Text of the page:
• $\begingroup$ $187K is just barely above what a low-level programmer makes in aerospace. It seems like a big number but it's really not, in perspective for that industry. Actually I'm amazed this position doesn't pay a lot more. $\endgroup$ – Jasmine Aug 4 '17 at 18:34
  • $\begingroup$ "skills in diplomacy" - negotiating with aliens? $\endgroup$ – Barmar Aug 4 '17 at 23:17

The planetary protection officer has 2 major functions:

  1. Protect other planets from contamination by our space probes
  2. Protect the Earth from contamination by alien matter

The press have for some reason sensationalized this. Alien matter in this case does not mean little green men with laser pistols, it means matter from any celestial body or object other than Earth. There are good reasons to do both: we don't want Earth organisms interfering with our search for life on other planets, and we don't potentially disruptive extra-terrestrial organisms or matter in our biosphere. If you wait until it's already happened to think about it then it's too late.

As for the salary the requirements are for someone with scientific background and people management skills, that amount of money doesn't sound unreasonable to me.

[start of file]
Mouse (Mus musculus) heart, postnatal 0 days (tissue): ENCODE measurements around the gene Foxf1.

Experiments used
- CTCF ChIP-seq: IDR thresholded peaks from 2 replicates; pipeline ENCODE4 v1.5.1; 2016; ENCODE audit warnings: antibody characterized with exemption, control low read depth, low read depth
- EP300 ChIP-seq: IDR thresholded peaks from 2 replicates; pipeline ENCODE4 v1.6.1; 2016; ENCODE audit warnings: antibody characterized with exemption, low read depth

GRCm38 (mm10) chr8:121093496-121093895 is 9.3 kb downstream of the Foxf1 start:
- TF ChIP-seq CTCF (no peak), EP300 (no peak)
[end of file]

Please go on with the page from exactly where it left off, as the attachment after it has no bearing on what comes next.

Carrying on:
Planetary protection was first raised as a concern in 1956, when missions to the moon were being discussed, so it's nothing new. Article IX of the outer space treaty states:

States Parties to the Treaty shall pursue studies of outer space, including the moon and other celestial bodies, and conduct exploration of them so as to avoid their harmful contamination and also adverse changes in the environment of the Earth resulting from the introduction of extraterrestrial matter and, where necessary, shall adopt appropriate measures for this purpose.

The office of planetary protection (and therefore this role) are required to be compliant with the treaty, as well as government policy and good practice.

  • $\begingroup$ Comments are not for extended discussion; this conversation has been moved to chat. $\endgroup$ – called2voyage Aug 3 '17 at 18:56